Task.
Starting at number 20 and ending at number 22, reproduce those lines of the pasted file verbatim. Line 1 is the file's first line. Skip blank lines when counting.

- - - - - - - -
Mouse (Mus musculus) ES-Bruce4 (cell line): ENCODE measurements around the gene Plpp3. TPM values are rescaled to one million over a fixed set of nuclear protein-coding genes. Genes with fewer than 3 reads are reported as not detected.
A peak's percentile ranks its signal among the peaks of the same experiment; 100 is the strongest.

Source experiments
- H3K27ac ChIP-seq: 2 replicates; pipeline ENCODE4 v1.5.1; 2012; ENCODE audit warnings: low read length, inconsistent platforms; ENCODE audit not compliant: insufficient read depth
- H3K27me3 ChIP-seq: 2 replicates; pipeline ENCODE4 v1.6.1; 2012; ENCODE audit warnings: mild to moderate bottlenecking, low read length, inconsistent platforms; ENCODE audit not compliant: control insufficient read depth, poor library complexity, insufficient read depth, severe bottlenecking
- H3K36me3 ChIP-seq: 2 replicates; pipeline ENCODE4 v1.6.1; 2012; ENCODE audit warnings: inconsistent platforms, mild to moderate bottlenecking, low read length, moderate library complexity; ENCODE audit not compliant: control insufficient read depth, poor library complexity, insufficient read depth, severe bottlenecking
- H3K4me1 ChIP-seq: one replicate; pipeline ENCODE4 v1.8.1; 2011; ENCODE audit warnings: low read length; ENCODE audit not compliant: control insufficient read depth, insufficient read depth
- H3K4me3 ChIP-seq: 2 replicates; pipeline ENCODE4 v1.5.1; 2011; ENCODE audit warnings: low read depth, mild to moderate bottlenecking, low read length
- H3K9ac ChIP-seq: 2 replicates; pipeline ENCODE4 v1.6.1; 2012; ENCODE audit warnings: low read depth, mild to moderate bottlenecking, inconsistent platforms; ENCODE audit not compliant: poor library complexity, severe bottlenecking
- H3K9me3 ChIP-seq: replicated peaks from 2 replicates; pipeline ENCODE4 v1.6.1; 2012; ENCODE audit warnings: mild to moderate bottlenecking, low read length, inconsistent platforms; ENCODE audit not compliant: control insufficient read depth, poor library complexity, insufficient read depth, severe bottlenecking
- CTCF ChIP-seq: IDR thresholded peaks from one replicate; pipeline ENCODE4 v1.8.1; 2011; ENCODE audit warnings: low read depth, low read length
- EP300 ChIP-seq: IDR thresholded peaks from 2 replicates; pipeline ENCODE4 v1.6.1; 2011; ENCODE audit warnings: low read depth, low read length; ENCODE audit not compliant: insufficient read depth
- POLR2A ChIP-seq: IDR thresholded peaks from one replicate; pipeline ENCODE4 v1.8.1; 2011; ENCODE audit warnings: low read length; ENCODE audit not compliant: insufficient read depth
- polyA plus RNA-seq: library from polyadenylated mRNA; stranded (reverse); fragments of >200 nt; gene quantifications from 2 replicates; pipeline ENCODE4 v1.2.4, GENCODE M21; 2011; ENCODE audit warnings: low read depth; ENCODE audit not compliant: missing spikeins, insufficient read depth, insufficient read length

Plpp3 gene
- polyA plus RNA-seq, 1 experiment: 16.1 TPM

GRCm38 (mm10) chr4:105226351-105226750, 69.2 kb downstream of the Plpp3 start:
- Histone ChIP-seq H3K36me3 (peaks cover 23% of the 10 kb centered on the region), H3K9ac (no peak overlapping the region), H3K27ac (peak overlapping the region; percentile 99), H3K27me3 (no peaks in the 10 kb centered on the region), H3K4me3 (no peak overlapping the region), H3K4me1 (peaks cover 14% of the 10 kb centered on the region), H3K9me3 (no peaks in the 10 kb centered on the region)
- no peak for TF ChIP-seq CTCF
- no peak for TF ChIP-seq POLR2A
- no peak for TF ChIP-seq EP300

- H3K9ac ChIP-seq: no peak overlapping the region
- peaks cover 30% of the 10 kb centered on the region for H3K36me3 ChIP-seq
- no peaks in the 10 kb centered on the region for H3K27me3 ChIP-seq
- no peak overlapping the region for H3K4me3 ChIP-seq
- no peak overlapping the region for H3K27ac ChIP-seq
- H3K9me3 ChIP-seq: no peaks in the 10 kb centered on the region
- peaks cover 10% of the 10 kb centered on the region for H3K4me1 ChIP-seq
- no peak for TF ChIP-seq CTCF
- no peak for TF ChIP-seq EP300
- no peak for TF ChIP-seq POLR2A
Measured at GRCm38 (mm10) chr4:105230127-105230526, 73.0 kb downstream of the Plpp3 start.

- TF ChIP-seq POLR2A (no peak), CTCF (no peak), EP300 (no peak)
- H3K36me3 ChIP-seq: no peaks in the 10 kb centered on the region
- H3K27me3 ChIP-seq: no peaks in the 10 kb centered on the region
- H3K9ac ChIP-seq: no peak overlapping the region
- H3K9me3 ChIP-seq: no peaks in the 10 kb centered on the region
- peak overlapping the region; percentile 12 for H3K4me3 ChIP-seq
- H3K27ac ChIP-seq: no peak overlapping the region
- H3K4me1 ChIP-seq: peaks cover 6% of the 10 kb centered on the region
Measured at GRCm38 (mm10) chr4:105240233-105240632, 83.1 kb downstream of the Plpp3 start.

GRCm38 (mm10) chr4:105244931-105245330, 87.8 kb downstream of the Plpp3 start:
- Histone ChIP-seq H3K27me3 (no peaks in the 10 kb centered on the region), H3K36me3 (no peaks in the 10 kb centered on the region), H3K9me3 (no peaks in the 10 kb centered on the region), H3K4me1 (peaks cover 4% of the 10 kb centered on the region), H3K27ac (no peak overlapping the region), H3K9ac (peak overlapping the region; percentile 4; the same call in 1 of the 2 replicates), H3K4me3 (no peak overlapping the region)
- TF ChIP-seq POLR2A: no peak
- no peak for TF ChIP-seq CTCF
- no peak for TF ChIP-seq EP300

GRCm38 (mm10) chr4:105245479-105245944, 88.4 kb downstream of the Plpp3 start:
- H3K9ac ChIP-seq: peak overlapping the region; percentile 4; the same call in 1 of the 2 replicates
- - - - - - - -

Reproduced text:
- no peak for TF ChIP-seq POLR2A
- no peak for TF ChIP-seq EP300

- H3K9ac ChIP-seq: no peak overlapping the region